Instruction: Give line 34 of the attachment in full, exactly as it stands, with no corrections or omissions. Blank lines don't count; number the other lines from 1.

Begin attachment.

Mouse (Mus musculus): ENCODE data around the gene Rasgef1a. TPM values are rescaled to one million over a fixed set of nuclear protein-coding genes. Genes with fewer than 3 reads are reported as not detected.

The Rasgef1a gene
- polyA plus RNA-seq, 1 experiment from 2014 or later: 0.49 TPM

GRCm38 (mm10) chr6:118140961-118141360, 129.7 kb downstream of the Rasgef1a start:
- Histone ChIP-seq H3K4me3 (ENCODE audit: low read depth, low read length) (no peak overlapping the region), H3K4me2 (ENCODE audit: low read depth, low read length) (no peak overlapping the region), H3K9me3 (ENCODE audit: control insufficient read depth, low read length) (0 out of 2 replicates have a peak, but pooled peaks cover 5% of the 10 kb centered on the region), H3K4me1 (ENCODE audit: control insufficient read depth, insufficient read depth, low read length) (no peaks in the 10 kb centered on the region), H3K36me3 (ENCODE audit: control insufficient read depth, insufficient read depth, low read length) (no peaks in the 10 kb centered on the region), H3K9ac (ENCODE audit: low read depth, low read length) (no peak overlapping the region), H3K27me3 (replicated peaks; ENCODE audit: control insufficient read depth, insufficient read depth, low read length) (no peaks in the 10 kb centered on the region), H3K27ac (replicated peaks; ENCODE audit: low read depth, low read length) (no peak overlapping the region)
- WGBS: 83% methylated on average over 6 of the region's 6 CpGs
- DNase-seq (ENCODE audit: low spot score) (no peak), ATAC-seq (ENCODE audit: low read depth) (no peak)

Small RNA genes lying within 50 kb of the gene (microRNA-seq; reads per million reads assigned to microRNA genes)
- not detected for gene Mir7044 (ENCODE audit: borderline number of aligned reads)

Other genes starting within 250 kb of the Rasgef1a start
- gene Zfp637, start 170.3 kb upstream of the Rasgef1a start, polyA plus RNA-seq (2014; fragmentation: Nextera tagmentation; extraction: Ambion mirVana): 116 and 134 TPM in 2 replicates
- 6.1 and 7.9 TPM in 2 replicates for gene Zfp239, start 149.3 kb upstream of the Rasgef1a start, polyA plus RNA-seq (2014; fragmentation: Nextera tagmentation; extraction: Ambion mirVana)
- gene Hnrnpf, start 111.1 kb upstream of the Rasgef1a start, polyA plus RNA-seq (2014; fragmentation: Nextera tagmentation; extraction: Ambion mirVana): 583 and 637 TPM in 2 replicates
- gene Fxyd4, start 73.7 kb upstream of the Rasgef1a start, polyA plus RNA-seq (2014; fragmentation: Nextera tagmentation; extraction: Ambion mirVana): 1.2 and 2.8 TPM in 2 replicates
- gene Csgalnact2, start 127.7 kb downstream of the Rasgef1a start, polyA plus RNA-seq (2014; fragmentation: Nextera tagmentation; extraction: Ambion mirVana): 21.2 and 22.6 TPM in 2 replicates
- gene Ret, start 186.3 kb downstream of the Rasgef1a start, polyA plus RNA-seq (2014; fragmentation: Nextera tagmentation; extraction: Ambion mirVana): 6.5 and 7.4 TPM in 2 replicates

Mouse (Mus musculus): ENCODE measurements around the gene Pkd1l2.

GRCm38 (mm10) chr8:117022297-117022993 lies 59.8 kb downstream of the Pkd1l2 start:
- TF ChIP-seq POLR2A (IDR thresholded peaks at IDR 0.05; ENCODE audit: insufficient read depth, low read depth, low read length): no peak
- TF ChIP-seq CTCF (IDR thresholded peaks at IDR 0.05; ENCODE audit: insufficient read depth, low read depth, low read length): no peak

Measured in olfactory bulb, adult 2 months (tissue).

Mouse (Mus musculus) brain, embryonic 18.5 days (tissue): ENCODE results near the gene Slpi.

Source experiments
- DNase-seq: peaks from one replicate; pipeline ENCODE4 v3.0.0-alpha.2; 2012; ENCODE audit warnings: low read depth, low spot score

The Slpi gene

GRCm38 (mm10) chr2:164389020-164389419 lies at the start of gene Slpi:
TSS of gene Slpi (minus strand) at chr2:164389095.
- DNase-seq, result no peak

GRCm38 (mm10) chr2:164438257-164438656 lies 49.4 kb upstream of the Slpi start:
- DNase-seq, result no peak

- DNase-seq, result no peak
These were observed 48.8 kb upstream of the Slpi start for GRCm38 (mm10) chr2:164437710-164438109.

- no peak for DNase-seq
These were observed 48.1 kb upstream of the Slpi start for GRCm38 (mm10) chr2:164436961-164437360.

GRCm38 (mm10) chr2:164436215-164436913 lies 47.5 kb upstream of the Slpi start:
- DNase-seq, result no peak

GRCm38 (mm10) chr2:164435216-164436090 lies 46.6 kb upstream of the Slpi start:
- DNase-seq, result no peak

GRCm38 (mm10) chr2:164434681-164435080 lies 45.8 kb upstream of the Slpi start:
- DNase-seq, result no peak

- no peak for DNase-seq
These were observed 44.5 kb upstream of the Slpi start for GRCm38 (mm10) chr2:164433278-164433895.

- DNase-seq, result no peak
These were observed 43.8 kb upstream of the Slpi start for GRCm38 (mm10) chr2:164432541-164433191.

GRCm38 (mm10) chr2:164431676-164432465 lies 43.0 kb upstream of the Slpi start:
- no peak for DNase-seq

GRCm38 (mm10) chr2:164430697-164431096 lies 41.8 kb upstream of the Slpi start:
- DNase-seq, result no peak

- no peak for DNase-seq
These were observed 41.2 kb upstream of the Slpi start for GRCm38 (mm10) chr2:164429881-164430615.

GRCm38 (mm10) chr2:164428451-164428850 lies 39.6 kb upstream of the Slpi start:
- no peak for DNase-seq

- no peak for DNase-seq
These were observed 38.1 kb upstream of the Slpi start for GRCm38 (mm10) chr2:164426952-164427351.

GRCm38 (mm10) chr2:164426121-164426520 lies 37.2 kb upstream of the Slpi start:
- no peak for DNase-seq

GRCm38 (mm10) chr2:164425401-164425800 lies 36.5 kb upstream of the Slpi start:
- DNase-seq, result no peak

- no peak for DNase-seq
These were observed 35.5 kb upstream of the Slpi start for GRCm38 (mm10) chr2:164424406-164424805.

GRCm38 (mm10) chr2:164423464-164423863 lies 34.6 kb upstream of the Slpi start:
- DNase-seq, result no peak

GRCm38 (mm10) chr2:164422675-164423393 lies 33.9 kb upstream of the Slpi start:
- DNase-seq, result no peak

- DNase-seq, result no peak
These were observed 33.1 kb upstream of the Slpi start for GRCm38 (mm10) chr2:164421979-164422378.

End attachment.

These were observed 48.1 kb upstream of the Slpi start for GRCm38 (mm10) chr2:164436961-164437360.